J. V. Stalin

All Power to the Soviets !

September 17, 1917

Source : Works, Vol. 3, March - October, 1917
Publisher : Foreign Languages Publishing House, Moscow, 1954
Transcription/Markup : Salil Sen for MIA, 2008
Public Domain : Marxists Internet Archive (2008). You may freely copy, distribute, display and perform this work; as well as make derivative and commercial works. Please credit "Marxists Internet Archive" as your source.

The revolution is marching on. Fired upon in the July days and "buried" at the Moscow Conference, it is rising again, breaking down the old barriers and creating a new power. The first line of counter-revolutionary trenches has been captured. After Kornilov, Kaledin too is retreating. In the fire of battle the almost defunct Soviets are reviving. They are taking their place at the helm again and leading the revolutionary masses.

All power to the Soviets ! — such is the slogan of the new movement.

The Kerensky government is taking up arms against the new movement. At the very start of the Kornilov revolt it threatened to dissolve the revolutionary Committees and qualified the fight against Kornilovism as "usurpation of authority." Since then the fight against the Committees has grown steadily fiercer and has now passed into open war.

The Simferopol Soviet arrests one of the Kornilov conspirators, the not unnotorious Ryabushinsky. And in retaliation, the Kerensky government orders that "measures be taken to release Ryabushinsky and that the persons responsible for his illegal arrest be brought to account" (Rech).

In Tashkent all authority passes to the Soviet and the old authorities are deposed. And, in retaliation, the Ke-rensky government "is adopting a number of measures, which are being kept secret for the present, but which should have a most sobering effect on the presumptuous leaders of the Tashkent Soviet of Workers' and Soldiers' Deputies" (Russkiye Vedomosti).

The Soviets demand a strict and thorough investigation of the affair of Kornilov and his accomplices. And, in retaliation, the Kerensky government is "narrowing down the investigation to an insignificant circle of individuals, and is ignoring certain very important evidence which would furnish grounds for qualifying Kornilov's crime as betrayal of the country, and not only as a revolt" (Shubnikov's report, Novaya Zhizn).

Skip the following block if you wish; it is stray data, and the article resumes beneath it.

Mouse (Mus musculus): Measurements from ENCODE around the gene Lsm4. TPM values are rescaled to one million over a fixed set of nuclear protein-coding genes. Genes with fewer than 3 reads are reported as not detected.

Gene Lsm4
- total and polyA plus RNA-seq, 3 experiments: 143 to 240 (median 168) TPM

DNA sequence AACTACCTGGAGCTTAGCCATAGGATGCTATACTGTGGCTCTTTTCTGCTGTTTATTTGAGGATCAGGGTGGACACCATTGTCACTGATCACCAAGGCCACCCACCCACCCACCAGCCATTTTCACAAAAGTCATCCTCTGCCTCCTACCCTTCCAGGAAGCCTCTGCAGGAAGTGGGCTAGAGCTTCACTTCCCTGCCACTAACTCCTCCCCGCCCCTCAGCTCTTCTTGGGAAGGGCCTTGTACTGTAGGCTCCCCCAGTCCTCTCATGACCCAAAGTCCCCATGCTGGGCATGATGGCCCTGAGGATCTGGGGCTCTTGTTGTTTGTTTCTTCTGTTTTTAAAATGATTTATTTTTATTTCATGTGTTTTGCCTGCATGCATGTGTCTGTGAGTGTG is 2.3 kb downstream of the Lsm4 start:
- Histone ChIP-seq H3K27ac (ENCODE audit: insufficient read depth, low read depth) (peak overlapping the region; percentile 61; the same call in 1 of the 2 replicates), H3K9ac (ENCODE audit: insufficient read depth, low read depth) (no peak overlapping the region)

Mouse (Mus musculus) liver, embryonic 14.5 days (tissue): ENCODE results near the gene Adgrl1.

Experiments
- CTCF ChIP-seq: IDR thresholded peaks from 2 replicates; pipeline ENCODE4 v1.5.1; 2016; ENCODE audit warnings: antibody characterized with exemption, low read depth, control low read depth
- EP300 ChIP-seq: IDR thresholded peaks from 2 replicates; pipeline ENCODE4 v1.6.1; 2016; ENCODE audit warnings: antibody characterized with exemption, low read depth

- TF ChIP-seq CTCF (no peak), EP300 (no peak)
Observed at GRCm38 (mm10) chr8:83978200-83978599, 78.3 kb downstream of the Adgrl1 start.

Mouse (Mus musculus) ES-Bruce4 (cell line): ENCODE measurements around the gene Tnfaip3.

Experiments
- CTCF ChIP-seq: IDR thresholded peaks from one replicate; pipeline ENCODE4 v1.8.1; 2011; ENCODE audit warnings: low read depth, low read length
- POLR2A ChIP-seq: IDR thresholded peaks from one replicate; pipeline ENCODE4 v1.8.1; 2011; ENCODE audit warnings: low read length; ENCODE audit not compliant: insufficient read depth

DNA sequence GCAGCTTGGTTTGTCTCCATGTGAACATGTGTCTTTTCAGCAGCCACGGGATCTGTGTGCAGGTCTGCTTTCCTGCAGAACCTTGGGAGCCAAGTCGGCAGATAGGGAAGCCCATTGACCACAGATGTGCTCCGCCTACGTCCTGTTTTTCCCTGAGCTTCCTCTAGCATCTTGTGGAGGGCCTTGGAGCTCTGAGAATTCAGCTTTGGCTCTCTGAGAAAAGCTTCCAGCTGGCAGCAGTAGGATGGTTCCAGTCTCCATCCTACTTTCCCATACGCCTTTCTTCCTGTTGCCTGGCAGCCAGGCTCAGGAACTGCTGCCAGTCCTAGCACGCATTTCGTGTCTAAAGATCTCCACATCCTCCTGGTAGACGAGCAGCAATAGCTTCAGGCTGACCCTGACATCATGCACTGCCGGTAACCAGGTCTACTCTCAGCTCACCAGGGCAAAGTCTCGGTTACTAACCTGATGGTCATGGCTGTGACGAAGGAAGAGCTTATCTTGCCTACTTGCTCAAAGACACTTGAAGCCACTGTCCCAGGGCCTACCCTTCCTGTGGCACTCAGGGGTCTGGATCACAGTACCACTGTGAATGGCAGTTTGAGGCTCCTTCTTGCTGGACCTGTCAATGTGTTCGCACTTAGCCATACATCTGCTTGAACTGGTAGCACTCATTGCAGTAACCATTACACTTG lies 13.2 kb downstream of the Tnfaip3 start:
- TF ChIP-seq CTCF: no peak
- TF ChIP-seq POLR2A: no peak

The Soviets demand a break with the bourgeoisie and primarily with the Cadets. And, in retaliation, the Kerensky government negotiates with the Kishkins and Konovalovs, invites them into the government and proclaims the government's "independence" of the Soviets.

All power to the imperialist bourgeoisie ! — such is the slogan of the Kerensky government.

There is no room for doubt. What we have is two powers: the power of Kerensky and his government, and the power of the Soviets and Committees.

It is a struggle between these two powers which is the characteristic feature of the present moment.

Either the power of the Kerensky government—which means the rule of the landlords and capitalists, war and economic disruption.

Or the power of the Soviets—which will mean the rule of the workers and peasants, peace and an end to the economic disruption.

That is the way, and the only way, that the question is posed by the realities of the situation.

This question was raised by the revolution at each crisis of power. And every time Messieurs the compromisers evaded a straight answer, and, by evading it, surrendered the power to the enemy. By convening a conference instead of a Congress of Soviets, the compromisers wanted again to evade it and surrender the power to the bourgeoisie. But they have miscalculated. A time has come when evasion is no longer possible.

The straight question posed by the realities demands a clear and definite answer.

For the Soviets, or against them?

Let Messieurs the compromisers choose.


Rabochy Put No. 13, September 17, 1917